Writings and observations

carlson CHRIS


For years, the conventional wisdom among Idaho political insiders has been the state’s two best campaigners were Cecil Andrus, the Democrat, and George Hansen, the Republican. Each had the rare ability to walk into a room of strangers and leave a half hour later with everyone feeling they had personally connected with the candidate and liking him, regardless of party affiliation.

Each had charisma and command presence, in part because each was more than six feet tall. Each had a keen intellect that could reduce complex issues to digestible parts. Each used humor effectively, though Andrus was better at self-deprecation. Neither were great orators but each could speak in lay-man’s language with passion and listen with compassion.

Each had a great memory. They rarely forgot a name or the face. Both had the stamina to begin a day greeting Idaho National Lab bus riders at 4 a.m. and give a stem winder speech that night. They had intensely loyal followers for many years, and some are still around. Hansen and Andrus worked their way up in politics, Andrus starting as the state senator from Clearwater County in 1960 and Hansen as Mayor of Alameda, a suburb of Pocatello in 1960.

Hansen was the first to achieve higher office, knocking off then Democratic incumbent Second District Congressman Ralph Harding from Blackfoot in 1964 in spite of the landslide presidential election of Lyndon Baines Johnson (the last time a Democrat president took Idaho). Hansen quickly turned his sights on Frank Church’s Senate seat, but lost a hard fought race in 1968.

Andrus lost both the 1966 primary race for the Democratic gubernatorial nomination and then the general election to Republican Don Samuelson. Andrus defeated Samuelson in a rematch in 1970 and went on to win the governorship three more times.

The Second District seat was taken by Orval Hansen (no relation to George), an attorney and state senator from Idaho Falls who served in the House until 1974 when George Hansen decided to reclaim his old seat. He easily dispatched the other Hansen in the Republican primary. George Hansen served 10 controversy-filled years before narrowly losing the 1984 election to Richard Stallings, a history professor at Ricks College (now BYU-Idaho).

Before returning to the House, though, George Hansen took one more run at the U.S. Senate seeking the seat being vacated by Len Jordan in 1972. Hansen lost the August primary in a four-way race to First District Congressman Jim McClure, who also defeated former three-term governor Robert E. Smylie and Glen Wegner, a young lawyer and doctor from Kendrick.

In October, reporter Daryl Lembke, of The Los Angeles Times’ San Francisco bureau visited Idaho to profile the increasingly close race between McClure and the Democrat’s nominee, popular and charismatic Bud Davis, the president (on leave) of Idaho State University. Among those who the reporter visited was Hansen.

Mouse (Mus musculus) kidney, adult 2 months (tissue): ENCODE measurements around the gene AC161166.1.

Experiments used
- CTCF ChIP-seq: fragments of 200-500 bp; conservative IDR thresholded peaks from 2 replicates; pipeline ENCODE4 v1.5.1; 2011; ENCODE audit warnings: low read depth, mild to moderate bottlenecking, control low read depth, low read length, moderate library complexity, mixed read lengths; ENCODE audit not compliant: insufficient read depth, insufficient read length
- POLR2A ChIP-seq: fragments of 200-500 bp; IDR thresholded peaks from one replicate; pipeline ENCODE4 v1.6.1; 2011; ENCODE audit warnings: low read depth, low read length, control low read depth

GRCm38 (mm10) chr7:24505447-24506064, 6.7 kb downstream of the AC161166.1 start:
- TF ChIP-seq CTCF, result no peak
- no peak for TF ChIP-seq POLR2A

Hansen let loose with a charge that went mostly unreported in Idaho media except for the weekly Intermountain Observer which reprinted Lembke’s story about two weeks before the election. Hansen charged that in the fall of 1971 he met with McClure and representatives of four major Idaho corporations – Idaho Power, Boise-Cascade, J.R. Simplot and Morrison-Knudsen.

At that meeting, McClure and the four corporate poobahs tried to entice Hansen to drop out of the race. They feared that if George stayed in he and McClure would split the conservative vote thus handing the nomination to former Governor Smylie, a liberal no longer liked by many Republicans and who finished last in the primary.

And what was the quo for this quid pro should Hansen have accepted? Hansen said the four major businesses and McClure pledged to support Hansen as the Republican’s preferred nominee for governor to run in 1974 against Cecil Andrus. Hansen refused and bitterly condemned, according to Lembke, “a powerful few making it their business to arrange the political climate in Idaho .”

Even more surprising, McClure confirmed Hansen’s story to Lembke, telling him he saw nothing wrong with attempting to prevent fragmenting the conservative vote.

All this came as news to Cecil Andrus who said this was the first he had heard of it, when contacted and asked to comment. “I am sure this all would have been a surprise to Lt. Governor Jack Murphy,” Andrus said, adding “Murphy always thought he was the only candidate the GOP ever thought of running against me.”

Andrus slaughtered Murphy, 73 per cent to 25 per cent, and undoubtedly would have also defeated Hansen, but more like 58 per cent to 42 per cent. But it would have been a heavyweight bout worth watching.

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A Willamette River waterfront sculpture in downtown Corvallis, looking out toward the old Benton County building. (photo/Randy Stapilus)